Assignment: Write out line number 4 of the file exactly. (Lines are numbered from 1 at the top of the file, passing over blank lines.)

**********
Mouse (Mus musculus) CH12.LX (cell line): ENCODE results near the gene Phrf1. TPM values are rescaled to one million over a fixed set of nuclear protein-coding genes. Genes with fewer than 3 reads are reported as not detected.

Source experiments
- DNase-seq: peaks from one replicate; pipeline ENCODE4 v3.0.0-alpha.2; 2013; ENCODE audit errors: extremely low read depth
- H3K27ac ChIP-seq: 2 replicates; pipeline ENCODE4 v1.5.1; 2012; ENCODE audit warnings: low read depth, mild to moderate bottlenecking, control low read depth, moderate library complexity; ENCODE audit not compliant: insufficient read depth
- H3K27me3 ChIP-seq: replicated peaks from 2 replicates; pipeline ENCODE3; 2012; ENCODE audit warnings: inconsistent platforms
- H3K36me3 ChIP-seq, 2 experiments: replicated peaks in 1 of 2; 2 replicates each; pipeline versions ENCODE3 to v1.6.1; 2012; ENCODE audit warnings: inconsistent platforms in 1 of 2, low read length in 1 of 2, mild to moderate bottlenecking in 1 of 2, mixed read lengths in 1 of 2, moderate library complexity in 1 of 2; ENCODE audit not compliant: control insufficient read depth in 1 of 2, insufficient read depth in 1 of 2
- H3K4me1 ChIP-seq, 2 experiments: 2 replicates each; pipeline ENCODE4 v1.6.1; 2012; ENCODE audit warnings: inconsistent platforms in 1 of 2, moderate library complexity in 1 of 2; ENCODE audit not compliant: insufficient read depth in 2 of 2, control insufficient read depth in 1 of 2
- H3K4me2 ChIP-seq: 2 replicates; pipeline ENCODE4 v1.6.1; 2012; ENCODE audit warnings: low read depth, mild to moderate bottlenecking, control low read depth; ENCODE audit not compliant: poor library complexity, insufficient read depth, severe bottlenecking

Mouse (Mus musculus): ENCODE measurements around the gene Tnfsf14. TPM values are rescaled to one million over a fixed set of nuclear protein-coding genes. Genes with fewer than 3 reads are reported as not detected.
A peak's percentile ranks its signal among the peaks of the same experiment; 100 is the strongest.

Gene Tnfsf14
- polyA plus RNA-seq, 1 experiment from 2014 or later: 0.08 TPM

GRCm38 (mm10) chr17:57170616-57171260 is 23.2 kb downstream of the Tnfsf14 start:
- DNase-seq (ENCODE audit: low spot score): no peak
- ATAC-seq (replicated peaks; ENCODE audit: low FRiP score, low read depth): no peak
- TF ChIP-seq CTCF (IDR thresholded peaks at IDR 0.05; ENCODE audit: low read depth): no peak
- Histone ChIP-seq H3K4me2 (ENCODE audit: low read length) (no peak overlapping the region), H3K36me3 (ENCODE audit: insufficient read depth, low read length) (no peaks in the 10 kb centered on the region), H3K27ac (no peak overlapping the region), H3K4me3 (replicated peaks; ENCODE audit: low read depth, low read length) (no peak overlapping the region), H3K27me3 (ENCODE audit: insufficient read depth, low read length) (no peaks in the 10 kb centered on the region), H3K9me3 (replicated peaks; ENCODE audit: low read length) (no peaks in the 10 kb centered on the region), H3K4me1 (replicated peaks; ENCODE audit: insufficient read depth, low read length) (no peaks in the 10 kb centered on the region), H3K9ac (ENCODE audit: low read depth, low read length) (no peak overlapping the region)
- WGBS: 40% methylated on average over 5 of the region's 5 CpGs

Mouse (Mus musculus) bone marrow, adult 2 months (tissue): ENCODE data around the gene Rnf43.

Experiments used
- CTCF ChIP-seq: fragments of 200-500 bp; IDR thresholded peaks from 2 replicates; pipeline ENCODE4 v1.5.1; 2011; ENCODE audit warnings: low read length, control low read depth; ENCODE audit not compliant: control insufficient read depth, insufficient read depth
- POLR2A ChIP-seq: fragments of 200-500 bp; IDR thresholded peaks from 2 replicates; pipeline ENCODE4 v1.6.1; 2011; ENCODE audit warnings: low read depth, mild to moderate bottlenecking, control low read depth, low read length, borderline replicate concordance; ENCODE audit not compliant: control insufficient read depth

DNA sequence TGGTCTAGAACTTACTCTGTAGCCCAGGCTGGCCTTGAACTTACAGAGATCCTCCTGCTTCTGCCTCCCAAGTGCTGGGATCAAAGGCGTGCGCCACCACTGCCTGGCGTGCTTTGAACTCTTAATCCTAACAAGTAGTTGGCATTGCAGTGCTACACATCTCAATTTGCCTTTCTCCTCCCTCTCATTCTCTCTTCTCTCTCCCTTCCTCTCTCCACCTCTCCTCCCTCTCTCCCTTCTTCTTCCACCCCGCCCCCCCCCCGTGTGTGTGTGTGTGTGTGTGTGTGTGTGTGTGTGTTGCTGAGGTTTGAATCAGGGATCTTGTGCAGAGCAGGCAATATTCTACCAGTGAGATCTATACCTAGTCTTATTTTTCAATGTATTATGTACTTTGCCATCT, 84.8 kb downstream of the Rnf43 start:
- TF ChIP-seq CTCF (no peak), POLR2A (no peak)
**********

- H3K27ac ChIP-seq: 2 replicates; pipeline ENCODE4 v1.5.1; 2012; ENCODE audit warnings: low read depth, mild to moderate bottlenecking, control low read depth, moderate library complexity; ENCODE audit not compliant: insufficient read depth